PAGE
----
The Emerade is a type of auto-injector used to treat anaphylaxis. Inside of the Emerade is a medicine which is called adrenaline. Adrenaline acts quickly to control the symptoms of anaphylaxis. It narrows the blood vessels so that blood pressure can start to return to normal and also relaxes the lungs and throat so you can breathe more easily.

The Emerade auto-injector is not overly common in the U.K., however, it is still used so you should be aware of how to use it. With all auto-injectors, there are instructions down the front. It is always worth making sure you read them, particularly if you’re helping somebody else with their auto-injector.

Using the Emerade

Even if you already know, quickly read the instructions again, just so that you can remind yourself exactly what’s what. The Emerade is unique as it has a longer needle than Jext and EpiPen®. Once you remove the cap, the needle can be fired. The longer needle means that it is designed to be injected into body muscle as opposed to body fat. Grip the Emerade firmly in your hand (ensuring that your finger is not over where the needle will come out), and press it firmly into the thigh for five seconds. Then remove it and rub the area to allow the adrenaline to diffuse around the area quickly. When administering the drug, make sure that the needle will not go through any thick seams.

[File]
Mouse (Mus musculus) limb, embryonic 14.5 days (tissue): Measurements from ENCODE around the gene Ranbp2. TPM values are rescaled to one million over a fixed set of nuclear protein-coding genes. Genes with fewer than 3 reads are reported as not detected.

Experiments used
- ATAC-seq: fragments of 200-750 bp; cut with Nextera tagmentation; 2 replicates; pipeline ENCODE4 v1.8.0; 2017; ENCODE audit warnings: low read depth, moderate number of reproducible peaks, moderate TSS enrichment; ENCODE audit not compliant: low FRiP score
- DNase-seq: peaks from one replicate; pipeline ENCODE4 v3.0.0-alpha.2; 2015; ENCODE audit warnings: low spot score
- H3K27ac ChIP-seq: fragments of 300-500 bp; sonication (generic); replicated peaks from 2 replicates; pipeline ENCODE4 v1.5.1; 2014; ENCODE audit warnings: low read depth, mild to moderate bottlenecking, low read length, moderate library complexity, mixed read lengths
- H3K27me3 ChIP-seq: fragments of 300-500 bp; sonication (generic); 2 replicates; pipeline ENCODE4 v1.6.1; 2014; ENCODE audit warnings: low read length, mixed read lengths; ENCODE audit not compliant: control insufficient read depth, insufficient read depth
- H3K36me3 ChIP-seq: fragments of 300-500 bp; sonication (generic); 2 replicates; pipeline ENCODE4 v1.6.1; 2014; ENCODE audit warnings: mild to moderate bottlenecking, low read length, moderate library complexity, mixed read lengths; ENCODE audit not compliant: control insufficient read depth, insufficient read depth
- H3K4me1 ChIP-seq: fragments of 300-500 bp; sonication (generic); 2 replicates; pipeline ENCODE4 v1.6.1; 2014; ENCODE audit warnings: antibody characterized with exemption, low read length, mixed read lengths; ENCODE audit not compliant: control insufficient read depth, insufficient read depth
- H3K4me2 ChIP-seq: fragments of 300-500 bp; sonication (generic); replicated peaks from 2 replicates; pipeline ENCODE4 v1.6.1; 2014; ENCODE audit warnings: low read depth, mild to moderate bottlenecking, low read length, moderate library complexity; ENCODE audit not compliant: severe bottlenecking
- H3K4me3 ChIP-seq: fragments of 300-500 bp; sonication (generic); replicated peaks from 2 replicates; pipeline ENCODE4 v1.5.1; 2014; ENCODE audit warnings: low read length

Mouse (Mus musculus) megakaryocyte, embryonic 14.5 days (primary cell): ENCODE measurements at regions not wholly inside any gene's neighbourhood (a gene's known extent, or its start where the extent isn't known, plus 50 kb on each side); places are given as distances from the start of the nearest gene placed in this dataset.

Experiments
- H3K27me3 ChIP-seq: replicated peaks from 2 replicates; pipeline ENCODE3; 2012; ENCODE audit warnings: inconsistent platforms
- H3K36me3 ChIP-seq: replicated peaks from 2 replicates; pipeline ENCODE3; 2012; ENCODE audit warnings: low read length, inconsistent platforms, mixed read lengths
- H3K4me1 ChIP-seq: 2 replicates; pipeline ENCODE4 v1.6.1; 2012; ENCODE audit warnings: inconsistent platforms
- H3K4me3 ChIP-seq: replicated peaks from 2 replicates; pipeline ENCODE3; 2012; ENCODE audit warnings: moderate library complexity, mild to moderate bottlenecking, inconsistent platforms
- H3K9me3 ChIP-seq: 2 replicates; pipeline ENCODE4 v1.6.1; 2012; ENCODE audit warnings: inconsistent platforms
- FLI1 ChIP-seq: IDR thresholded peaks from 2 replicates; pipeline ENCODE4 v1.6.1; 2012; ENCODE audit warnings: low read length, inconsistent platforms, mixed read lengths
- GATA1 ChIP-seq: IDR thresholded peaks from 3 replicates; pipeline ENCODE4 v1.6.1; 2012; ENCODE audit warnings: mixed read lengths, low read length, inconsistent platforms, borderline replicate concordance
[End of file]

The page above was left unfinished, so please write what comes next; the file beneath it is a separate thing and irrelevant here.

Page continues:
A Few Tips

  • Lie the patient down with their legs slightly elevated to keep blood flowing. However, if experiencing breathing difficulties, sit them up.
  • There is no need to remove clothing to use your auto-injector. Make sure the needle will not hit any buckles, zips, buttons or thick seams on your clothes.
  • Unconscious but breathing patients should be placed in the recovery position.

Once the unit has been activated, a needle cover will appear over the needle so you do not accidentally injure yourself. With any anaphylactic emergency, you need to make sure that you have called the emergency services. It’s always a good idea to give the unit to the emergency services. They will then dispose of them correctly. And also, they know exactly what has been given to the patient. If you do end up giving a second dose, then follow exactly the same rules, but make sure that both units are then given to the emergency services.

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